We now must turn our attention to restoring our towns and our regions, our people and our communities. I'd particularly like to acknowledge the Premier of South Australia, Steven Marshall, who, throughout the time the fires were burning in South Australia, spent every single waking moment at the fire front making sure that he was reassuring South Australians who were impacted that the South Australian government was there to help them in whichever way they could. As the recovery begins, all governments must work together—the federal government, state governments and local governments—because between us we can maximise the speed with which we can help people rebuild their communities. Along with my colleague in this place, Simon Birmingham, and my other federal colleagues, I'm committed to working with my state ministerial colleagues, particularly Michelle Lensink and Corey Wingard, local members who've been out on the fire front. There are also people like Dan Cregan, Leon Bignell and Rebecca Sharkey, and of course all of the local government people who have been helping every day at the fires and, now, with the recovery.
I also acknowledge the extraordinary effort of the CFS in South Australia, who have been on call for weeks and weeks and weeks without rest. To Mark Jones and his team: it has been an absolutely amazing effort. So many people have given selflessly during this time, but none more so than Mayor of Kangaroo Island, Michael Pengilly. As a long-term resident of Kangaroo Island, Michael has become the face of Kangaroo Island and particularly the recovery effort. I just want to say, Michael, that you have been an absolute rock for all the people on Kangaroo Island.
I also particularly want to acknowledge the primary producers, the tourism operators and the small businesses that have been terribly impacted and will continue to be impacted by these fires. To stand next to a Kangaroo Island farmer who's just come back in because he's been out shooting his injured livestock is something I will never forget. Seeing vineyards in the Adelaide Hills totally blackened and an orchard charred beyond recognition, knowing that it will be years and years and years before those particular plantings will be back in full production, if ever, is an incredibly confronting thing for an orchardist, a vigneron or a winemaker.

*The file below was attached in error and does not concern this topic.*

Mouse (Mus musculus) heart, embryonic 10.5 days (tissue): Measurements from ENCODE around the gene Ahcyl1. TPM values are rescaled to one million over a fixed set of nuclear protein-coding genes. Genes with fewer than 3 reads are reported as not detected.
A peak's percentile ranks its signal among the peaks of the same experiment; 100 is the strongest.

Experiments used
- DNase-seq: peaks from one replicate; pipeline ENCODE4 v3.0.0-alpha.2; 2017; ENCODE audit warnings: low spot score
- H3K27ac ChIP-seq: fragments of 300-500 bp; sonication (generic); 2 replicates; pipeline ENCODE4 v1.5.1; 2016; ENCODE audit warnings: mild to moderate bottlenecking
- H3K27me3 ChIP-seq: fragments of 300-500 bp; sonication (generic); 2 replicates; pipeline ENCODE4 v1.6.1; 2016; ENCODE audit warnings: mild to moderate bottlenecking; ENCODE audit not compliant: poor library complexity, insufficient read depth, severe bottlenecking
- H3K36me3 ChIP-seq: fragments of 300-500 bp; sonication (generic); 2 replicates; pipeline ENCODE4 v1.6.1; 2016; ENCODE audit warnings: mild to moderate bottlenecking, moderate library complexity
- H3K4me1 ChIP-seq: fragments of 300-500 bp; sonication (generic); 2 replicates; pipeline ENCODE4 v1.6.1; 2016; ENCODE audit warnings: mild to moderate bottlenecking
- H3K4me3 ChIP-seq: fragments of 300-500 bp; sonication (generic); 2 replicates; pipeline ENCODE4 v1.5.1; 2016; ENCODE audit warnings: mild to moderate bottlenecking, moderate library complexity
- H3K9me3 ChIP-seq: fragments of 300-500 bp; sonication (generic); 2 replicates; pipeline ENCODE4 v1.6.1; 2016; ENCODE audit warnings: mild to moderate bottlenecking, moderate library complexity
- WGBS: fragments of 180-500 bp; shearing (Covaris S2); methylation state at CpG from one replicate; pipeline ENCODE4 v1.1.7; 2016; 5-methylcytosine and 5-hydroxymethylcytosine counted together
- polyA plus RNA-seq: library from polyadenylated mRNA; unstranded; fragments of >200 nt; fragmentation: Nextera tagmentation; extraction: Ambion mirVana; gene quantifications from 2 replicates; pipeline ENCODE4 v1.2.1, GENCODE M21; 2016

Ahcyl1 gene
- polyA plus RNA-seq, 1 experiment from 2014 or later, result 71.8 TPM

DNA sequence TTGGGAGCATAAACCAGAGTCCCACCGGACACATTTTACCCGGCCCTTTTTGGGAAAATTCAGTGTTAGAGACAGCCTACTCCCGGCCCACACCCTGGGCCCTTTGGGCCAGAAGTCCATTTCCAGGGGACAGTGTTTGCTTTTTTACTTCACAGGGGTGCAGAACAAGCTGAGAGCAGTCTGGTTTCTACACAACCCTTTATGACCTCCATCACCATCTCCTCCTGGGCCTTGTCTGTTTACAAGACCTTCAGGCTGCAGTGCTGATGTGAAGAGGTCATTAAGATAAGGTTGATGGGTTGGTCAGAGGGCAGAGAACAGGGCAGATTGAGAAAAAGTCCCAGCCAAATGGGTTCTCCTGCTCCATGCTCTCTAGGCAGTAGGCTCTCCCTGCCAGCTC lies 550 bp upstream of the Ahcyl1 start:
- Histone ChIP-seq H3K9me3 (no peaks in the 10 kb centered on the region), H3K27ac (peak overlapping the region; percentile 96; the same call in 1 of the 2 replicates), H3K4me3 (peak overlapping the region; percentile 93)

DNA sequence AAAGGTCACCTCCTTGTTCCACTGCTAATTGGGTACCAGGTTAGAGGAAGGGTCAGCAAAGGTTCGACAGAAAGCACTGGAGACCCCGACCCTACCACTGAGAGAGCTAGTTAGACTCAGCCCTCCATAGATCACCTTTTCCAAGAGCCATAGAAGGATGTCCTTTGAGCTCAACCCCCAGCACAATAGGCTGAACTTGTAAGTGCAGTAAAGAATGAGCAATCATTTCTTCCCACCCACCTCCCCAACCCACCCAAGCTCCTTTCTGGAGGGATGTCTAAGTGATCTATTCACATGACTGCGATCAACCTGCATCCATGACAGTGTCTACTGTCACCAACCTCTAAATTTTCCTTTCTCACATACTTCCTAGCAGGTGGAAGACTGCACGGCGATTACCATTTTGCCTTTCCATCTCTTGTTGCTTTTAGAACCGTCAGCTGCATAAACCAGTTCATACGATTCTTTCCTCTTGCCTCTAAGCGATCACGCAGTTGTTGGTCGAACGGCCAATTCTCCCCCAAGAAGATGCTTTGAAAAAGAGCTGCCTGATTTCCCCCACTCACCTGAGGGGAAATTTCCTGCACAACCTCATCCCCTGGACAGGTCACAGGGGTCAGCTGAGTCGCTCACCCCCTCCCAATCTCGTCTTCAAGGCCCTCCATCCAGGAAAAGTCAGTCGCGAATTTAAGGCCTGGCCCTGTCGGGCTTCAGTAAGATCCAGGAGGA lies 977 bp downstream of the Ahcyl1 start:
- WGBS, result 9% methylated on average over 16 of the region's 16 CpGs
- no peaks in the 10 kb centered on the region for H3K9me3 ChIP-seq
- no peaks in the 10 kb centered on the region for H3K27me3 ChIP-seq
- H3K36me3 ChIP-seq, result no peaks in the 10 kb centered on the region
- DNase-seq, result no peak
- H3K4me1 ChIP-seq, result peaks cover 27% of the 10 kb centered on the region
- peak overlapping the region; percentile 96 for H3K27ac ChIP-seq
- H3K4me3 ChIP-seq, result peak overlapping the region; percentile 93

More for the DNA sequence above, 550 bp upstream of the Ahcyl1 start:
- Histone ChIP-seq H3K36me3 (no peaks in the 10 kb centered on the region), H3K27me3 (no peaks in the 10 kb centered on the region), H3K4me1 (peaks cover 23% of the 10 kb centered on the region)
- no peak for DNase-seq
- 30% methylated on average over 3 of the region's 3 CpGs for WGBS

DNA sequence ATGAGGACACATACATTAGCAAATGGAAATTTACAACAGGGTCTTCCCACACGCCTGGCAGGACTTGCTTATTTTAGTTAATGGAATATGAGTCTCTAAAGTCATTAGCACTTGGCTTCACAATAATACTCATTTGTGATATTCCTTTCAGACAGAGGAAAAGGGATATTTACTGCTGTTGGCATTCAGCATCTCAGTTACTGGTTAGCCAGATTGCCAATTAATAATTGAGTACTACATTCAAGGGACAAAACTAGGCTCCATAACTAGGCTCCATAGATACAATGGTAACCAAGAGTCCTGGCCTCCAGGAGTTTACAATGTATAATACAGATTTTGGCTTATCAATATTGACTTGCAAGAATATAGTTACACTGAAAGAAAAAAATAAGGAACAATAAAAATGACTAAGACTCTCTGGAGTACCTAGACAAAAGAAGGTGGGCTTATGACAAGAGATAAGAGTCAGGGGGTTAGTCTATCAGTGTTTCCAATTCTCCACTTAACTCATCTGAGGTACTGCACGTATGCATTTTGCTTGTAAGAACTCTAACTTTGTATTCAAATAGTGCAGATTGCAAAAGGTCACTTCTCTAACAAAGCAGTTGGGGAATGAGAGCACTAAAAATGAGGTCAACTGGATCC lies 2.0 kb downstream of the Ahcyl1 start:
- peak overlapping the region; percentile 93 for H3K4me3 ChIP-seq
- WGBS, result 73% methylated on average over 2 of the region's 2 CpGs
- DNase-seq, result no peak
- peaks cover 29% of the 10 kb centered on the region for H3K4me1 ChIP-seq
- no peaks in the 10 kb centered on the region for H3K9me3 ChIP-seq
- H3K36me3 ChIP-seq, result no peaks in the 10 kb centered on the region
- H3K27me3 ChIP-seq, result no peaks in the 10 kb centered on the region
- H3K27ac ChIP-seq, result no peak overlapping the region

The loss unquestionably has been significant, but the recovery is already well underway, and I would encourage everybody in this place, and anybody who happens to be listening: the best way that you can lend your support to these communities that have been so devastated by the bushfires is to start thinking, when you buy something or go to do something, about whether there's a way that you can help these communities. Buying local food and produce has never been more important than it is right now for our bushfire-affected communities.
Everyone can also help by holidaying in an impacted area. There are many, many areas that have been impacted by the bushfires but whose tourism products can still be used and accessed, so I would encourage everybody who's thinking about having a holiday to think about going to one of our impacted areas. There are some great campaigns out there running at the moment in my home state of South Australia. They're running a #BookThemOut campaign. What they're saying to South Australians is: 'Go and book out everybody in the Adelaide Hills. Go and have lunch up at one of the wineries. If you're thinking you'd like to get away for the weekend, get over to Kangaroo Island and support them. Book them out.' Equally, there is the national campaign, Holiday Here This Year. For those people who might have considered going overseas in the coming months: why don't you reconsider that and think about having your holiday in South Australia? Many of our regions are already open for business, and many more of them will be open for business shortly, and they really need your support. So we collectively, as a nation, need to unite behind our local communities as they rebuild now and into the future. It has never been more important that we collectively, as a nation, support each other. It'll take time, but I'm sure the Australian spirit will prevail.